We have seen it in the cinema and for many it is an unrealistic fantasy to find an ATM that starts to spit out more money than we have requested, without affecting the balance of our own accounts.
Well, a Russian cyber security company warned on Wednesday of a coordinated attack on several ATMs in Europ using malware or malicious software to make them spit money.
12 attacks per second in Latin America are threatened by this type of malware, All that, without anyone putting a card or typing a single key.
The attacks have been called “Touch less jackpotting“.
According to the Russian group IB, hackers access remotely information centers of the banks and there they install the program that allows them to configure several ATMs in such a way that they deliver money simultaneously and at predetermined times.
And, of course, other members of the organization are responsible for collecting this money, aka “mules”: they go to the tellers to pick it up.
“This technique does not involve any physical manipulation of ATMs, and in one fell swoop they have already scooped out over US $ 400,000” the group said in a report.
The countries affected by the attack were Armenia, Estonia, the Netherlands, Spain, Poland and the United Kingdom, but the company did not give details on these financial institutions.
“We have seen this type of coordinated attacks in Russia since 2013,” Dmitriy Volkov, who works for the BBC stated.
“The threat is serious: attackers access the internal network of banks gathering confidential information, which allows them to steal from those same banks,” Volkov added.
In a single maneuver
It is estimated that in Europe there are at least 410,000 ATMs. The country with the largest is the UK, with 70,000 and it is estimated that each of them can contain on average up to US $ 200,000 in cash.
For this reason manufacturers of ATMs and other banking equipment like Diebold Nixdorf and NCR Corp. are alert about this new form of theft.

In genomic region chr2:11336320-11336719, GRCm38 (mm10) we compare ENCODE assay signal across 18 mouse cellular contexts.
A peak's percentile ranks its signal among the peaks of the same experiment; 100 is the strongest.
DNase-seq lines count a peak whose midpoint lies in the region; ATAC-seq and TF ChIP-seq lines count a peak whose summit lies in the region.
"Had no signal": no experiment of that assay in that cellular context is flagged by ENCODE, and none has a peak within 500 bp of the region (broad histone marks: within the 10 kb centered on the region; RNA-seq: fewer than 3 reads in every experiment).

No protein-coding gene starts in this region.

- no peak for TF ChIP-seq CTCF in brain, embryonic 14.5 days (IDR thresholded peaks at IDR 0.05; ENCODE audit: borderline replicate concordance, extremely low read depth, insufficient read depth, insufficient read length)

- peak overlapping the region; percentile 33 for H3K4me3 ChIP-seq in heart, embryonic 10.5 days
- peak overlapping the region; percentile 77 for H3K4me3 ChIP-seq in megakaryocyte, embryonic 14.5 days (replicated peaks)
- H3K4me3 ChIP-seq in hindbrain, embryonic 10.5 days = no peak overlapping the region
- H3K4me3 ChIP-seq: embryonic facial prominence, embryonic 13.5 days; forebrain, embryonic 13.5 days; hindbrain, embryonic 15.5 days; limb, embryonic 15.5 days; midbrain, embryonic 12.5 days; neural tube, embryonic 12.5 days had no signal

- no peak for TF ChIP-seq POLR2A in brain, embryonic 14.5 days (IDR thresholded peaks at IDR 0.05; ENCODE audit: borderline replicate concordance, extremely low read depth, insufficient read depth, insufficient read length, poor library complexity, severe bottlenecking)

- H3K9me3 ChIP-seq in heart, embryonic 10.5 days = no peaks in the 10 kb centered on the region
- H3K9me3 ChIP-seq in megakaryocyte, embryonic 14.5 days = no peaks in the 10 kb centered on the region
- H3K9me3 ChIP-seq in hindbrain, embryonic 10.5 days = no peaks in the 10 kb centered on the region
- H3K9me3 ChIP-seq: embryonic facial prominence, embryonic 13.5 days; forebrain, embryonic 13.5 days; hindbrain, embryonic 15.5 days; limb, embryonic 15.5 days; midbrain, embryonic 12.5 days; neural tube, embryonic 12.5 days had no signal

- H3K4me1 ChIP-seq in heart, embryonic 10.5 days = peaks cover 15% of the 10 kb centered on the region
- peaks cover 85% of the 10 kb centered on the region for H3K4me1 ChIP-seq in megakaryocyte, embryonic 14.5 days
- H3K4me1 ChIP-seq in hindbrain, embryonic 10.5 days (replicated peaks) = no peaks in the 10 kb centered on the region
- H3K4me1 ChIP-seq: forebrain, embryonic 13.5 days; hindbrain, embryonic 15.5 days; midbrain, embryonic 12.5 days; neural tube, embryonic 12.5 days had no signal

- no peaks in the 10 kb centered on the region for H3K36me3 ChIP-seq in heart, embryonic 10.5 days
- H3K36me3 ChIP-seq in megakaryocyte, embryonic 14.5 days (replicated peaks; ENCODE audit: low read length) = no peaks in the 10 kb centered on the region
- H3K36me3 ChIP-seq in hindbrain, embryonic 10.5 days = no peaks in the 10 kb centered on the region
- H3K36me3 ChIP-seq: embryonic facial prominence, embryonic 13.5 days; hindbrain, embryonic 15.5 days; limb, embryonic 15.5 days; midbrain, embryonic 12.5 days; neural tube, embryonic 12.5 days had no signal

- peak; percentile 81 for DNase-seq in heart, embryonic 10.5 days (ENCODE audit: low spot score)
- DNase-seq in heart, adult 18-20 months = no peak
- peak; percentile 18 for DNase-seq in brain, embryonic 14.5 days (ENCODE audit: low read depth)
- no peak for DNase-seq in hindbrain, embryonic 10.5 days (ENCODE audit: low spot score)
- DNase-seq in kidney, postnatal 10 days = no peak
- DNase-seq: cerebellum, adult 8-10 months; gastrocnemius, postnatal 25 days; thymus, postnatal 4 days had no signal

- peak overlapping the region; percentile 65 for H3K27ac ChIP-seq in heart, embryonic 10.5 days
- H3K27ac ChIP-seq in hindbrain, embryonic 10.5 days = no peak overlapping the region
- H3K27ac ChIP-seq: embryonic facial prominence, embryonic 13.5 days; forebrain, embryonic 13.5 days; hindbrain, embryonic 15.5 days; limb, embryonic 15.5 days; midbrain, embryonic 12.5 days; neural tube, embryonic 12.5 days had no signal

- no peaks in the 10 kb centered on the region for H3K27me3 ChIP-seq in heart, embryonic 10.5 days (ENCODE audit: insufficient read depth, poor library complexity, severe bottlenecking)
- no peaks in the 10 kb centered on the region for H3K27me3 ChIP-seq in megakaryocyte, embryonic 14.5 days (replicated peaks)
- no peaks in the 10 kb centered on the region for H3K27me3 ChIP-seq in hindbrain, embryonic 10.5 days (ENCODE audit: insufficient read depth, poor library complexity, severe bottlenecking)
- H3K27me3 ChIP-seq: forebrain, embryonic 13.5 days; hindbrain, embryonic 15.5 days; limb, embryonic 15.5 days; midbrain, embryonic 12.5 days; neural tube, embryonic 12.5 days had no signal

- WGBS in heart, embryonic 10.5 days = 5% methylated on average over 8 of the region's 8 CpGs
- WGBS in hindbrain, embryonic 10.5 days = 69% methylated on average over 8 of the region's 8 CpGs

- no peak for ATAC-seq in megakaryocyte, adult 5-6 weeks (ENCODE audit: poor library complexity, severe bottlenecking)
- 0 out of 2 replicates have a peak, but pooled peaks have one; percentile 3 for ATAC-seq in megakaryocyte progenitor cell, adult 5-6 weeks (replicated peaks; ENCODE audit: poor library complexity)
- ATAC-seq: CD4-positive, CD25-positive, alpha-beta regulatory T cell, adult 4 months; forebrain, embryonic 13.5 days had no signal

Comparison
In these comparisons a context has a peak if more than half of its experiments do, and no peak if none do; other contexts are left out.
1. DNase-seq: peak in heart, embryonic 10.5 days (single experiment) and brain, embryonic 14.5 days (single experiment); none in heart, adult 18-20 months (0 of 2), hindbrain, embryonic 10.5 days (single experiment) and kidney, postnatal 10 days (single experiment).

“The attackers took this modality to a new level of being able to access several ATMs at once in a single maneuver,” said Nicholas Billet of the US firm Diebold Nixdorf.
“But what is more serious is that they know that they can be tracked quickly, so they execute the robbery with such precision that they withdraw money before we can shut down the machine or the bank blocks that ATM system,” he added.
Following the money
A recent Europol report warns of an alarming increase in the use of ATM Malware, but makes it clear that the most common fraud technique in cash dispensers is still skimming, or stealing user information first.
“The new method is being perpetrated by someone who has access to the central banking system and infects entire communities of ATMs simultaneously, thus multiplying the amount of money that can be stolen in a short time,” said Alan Woodward the cyber security expert from University of Surrey.
For Woodward, the method of collecting money, which is done personally, has made crime more difficult to track.
The classic way to solve financial crimes online is to follow the money, but when you can not do it, it’s very difficult to know who’s behind it.
Although the evidence suggests that it was a small group of people who started it.
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